Best man speech 6

Category: Light-Hearted

Good afternoon ladies and gentlemen. For those of you who don’t know me, my name is Jason and I am the best man. This is actually the first time I have been required to make a speech and it’s true when they say that it’s nerve racking. I only feel slightly better knowing that I am not the only person in the room who may be feeling apprehensive and queasy at the thought of what lies ahead, but then again she has just married Paul Wilson.

I have had the great fortune of knowing Paul for many years now. We played together as toddlers and were in the same class at school.

And all the time we’ve spent growing up together means that he’s had as much of a part in developing my sense of humour as anyone. So, whilst I have tried to make this speech funny, it’s his fault if it’s not.

I have very fond memories of growing up with Paul. I’ve been his partner in crime on many a wild occasion and, in quieter times, a close confidant to whom he could tell almost anything. And I do mean anything – which has provided me with ample material for my speech this afternoon.

Although I did agree not to divulge any details of the stag night. Oh, and that reminds me, Paul – you still owe me forty quid for those last two dances you had. So I won’t.

Paul and I have done many things together during our almost life-long friendship. Over the years we've built go-carts together, rode our bikes together, played football together, bunked school together, tried to chat up girls together – note the word “tried” there – fixed up cars together, occasionally got drunk together and now we are sharing a top table together.

And like all friends, we’ve certainly had our downs as well as our ups. I remember back to times when a petty argument would arise from nowhere. Then Paul would call me smelly, and I’d call him ‘big ears’. And then it would spiral out of all proportion and we’d each end up running home in tears. But sure enough, the next day, Paul would drop me an email from work and we’d make up. As good mates do, however old.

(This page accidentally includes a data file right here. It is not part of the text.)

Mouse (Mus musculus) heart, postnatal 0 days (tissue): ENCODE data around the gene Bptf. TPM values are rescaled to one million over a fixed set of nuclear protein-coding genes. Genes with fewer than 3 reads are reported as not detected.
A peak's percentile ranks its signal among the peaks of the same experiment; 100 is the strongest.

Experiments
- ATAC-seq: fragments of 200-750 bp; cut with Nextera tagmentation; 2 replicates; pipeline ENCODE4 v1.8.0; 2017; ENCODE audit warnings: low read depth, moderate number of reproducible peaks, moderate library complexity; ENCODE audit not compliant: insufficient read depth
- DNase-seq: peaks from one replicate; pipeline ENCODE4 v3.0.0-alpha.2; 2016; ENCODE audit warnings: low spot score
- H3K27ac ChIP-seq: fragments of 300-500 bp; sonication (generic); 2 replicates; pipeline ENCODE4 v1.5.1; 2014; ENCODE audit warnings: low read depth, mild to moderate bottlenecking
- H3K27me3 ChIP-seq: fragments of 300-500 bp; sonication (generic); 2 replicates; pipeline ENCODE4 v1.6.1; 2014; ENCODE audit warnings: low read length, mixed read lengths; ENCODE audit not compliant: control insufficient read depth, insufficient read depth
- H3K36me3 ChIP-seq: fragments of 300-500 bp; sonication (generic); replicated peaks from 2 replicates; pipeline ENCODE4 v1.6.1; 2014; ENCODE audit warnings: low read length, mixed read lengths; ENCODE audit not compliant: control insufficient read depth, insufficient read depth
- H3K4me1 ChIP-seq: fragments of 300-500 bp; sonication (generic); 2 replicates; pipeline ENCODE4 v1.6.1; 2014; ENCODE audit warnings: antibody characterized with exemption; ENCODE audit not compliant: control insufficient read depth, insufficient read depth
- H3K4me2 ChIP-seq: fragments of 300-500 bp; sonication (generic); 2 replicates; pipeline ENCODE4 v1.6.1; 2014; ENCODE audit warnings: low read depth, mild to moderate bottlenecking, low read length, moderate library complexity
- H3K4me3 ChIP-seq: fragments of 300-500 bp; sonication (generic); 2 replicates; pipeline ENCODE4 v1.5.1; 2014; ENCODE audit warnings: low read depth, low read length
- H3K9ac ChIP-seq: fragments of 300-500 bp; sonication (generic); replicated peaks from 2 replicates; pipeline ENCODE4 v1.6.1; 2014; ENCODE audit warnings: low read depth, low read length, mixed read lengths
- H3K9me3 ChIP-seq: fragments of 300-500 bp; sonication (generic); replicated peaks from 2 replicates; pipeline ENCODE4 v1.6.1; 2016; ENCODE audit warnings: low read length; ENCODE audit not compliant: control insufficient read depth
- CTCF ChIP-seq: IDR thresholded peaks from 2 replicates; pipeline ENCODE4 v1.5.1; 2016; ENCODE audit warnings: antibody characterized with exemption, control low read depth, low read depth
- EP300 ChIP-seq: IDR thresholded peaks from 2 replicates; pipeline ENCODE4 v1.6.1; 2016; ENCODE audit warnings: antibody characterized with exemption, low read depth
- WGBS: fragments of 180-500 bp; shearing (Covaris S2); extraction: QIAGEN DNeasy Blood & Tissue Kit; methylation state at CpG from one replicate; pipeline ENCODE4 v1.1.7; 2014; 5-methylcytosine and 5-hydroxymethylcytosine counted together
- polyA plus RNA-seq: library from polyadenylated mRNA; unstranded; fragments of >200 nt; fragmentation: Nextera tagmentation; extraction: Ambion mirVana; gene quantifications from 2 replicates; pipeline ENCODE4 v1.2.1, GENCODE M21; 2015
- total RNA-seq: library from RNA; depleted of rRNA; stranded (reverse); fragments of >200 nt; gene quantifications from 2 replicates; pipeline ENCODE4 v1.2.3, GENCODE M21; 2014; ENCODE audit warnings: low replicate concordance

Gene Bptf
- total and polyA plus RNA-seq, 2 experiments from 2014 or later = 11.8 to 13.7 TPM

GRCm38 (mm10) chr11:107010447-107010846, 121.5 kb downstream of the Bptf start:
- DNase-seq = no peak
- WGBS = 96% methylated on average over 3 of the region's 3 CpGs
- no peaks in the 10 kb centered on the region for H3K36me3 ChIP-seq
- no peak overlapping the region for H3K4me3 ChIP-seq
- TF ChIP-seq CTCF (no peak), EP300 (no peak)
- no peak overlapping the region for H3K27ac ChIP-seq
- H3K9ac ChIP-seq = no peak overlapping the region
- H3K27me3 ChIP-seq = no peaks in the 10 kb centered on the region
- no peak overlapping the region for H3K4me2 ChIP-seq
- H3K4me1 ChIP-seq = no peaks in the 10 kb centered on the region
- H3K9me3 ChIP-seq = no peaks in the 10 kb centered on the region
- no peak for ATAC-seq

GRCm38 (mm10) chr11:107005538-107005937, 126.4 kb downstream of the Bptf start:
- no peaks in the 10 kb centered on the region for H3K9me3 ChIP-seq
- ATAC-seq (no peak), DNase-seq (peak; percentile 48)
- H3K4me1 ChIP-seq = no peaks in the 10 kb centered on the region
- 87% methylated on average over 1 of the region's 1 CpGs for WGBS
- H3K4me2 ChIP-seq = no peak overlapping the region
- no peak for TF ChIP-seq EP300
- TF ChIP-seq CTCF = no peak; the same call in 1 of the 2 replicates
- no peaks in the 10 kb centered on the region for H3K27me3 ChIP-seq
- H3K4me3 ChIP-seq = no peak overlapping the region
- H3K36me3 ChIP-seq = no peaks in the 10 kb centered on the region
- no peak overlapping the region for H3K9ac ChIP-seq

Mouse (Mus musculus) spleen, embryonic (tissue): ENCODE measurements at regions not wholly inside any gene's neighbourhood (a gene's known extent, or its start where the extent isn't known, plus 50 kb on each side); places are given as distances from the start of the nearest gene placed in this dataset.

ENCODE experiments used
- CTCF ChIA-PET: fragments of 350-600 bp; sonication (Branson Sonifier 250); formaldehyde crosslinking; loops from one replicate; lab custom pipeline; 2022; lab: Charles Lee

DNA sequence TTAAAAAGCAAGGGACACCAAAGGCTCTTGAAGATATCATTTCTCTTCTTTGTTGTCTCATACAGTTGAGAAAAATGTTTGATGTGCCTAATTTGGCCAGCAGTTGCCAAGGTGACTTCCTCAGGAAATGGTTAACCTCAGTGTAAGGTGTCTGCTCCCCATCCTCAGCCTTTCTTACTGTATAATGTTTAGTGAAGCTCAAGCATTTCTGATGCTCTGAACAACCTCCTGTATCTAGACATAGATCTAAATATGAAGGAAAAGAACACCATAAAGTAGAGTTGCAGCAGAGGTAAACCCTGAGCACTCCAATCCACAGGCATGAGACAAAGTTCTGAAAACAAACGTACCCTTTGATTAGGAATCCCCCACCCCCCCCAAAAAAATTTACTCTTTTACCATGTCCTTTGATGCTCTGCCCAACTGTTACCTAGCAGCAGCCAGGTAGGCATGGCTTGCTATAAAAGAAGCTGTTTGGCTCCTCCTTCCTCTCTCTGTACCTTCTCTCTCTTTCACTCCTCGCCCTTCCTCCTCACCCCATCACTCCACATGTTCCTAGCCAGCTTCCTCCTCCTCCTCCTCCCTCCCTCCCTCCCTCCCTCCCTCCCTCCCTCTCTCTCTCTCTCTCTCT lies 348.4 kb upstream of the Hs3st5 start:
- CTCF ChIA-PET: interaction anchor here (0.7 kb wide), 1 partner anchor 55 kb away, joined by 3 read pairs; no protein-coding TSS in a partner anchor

But it was particularly in our teenage years that these little spats became quite frequent, and would often arise over a young lady. They’d generally be of the ‘I saw her first’, ‘no, I did’ variety. I’d like to say we worked these disputes out equitably, but Paul was the smooth-talking, early-developer of the two of us and he genuinely believed he could have any girl he pleased. Unfortunately for him, though, he never managed to please any.

Until, that is, he met his lovely bride. Since then I’ve never known him to be happier. And, considering he’s now spending less time down the pub and less time on the golf course, it’s certainly a testament to the way he feels about Linda.

Now, as Paul’s chief golf partner and drinking buddy, it’s not that great for me. But I’m man enough to stand here today and tell you that I don’t resent it. And how could I when I see how very happy they are together.

And I, as much as all of you, want that happiness for myself. Er, sorry, I mean, I want their happiness to last forever. And I do.

So although I’m not actually married myself [turn to bridesmaids], I thought it might be helpful if I offered them each a little piece of advice.

Linda: you can either tell Paul to do something or tell him how to do something. But please, not both.

And Paul: getting married bestows upon you many, many obligations. But remember, foreplay is only optional.

Ladies and gentlemen, on a final and serious note, please be upstanding and raise your glasses to my very best friend and his beautiful new wife. To Paul and Linda.